Original Research

Induction of photosensitivity in sheep with Erodium moschatum (L.) L'Hérit

J.C. Stroebel
Journal of the South African Veterinary Association | Vol 73, No 2 | a556 | DOI: https://doi.org/10.4102/jsava.v73i2.556 | © 2002 J.C. Stroebel | This work is licensed under CC Attribution 4.0
Submitted: 06 July 2002 | Published: 06 July 2002

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Abstract

Erodium moschatum is an exotic weed in the southern and southwestern coastal areas of the Western Cape Province (WCP), South Africa. It has been suspected as the cause of photosensitivity in sheep. However, attempts to induce photosensitivity by dosing it to sheep have thus far been unsuccessful. During August 1999, 2 sheep suffering from severe photosensitivity were presented for clinical examination to the Western Cape Provincial Veterinary Laboratory (WCPVL). One sheep was sacrificed for autopsy. Except for skin lesions associated with photosensitivity, no icterus or other lesions were present. Histopathological examination of affected skin revealed epidermal necrosis while the liver had no microscopic lesions. It was therefore concluded that the sheep might have been suffering from primary photosensitivity. The farmfrom which the sheep came, situated in the Malmesbury district, WCP, was visited to determine the source of the photodynamic agent. The flock from which the sheep originated had been grazing in a camp where E. moschatum was growing abundantly and had been heavily grazed. Some remaining Erodium in the camp was collected, pulped and dosed over a period of 7 days to an adult sheep. Another sheep was dosed simultaneously with Erodium growing on the premises of the WCPVL. Both sheep developed mild photosensitivity, which was confirmed by histopathological examination of skin biopsies. It was concluded that E. moschatum can induce photosensitivity (probably the primary type) in sheep if ingested in large quantities.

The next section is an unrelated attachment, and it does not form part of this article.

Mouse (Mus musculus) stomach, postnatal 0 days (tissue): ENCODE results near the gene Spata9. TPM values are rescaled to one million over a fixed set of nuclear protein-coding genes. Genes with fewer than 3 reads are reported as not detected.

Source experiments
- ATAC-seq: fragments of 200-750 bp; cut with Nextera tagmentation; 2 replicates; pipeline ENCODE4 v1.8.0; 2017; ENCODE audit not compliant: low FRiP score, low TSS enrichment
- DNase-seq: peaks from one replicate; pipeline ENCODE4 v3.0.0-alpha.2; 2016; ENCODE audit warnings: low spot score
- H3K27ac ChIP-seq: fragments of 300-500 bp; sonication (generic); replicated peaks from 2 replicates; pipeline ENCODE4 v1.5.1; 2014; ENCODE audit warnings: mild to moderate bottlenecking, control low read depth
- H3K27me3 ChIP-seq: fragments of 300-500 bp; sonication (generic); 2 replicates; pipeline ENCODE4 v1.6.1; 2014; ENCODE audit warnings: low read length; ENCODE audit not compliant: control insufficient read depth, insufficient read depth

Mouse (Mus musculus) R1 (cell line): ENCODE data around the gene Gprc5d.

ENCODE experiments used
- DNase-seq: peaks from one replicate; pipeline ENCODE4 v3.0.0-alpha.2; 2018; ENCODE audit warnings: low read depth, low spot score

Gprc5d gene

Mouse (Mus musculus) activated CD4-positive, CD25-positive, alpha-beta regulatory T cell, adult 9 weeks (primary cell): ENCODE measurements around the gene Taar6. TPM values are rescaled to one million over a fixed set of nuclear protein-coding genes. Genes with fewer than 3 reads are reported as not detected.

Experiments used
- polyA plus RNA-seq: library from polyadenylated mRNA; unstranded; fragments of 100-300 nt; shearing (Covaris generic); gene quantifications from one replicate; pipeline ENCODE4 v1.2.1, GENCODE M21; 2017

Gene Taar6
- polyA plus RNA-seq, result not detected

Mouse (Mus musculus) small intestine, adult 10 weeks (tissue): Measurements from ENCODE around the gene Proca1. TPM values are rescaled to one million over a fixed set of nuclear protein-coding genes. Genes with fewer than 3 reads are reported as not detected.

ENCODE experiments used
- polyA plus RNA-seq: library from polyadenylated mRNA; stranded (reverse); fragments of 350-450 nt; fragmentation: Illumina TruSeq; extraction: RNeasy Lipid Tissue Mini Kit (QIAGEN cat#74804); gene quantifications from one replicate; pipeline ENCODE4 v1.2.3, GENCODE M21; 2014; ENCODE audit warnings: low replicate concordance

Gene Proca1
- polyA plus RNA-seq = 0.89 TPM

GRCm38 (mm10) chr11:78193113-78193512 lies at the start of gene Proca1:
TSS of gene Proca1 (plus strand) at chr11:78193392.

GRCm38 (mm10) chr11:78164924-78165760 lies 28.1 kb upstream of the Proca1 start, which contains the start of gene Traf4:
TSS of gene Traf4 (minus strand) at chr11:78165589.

Keywords

Erodium Moschatum; Photosensitisation; Photosensitivity; Sheep

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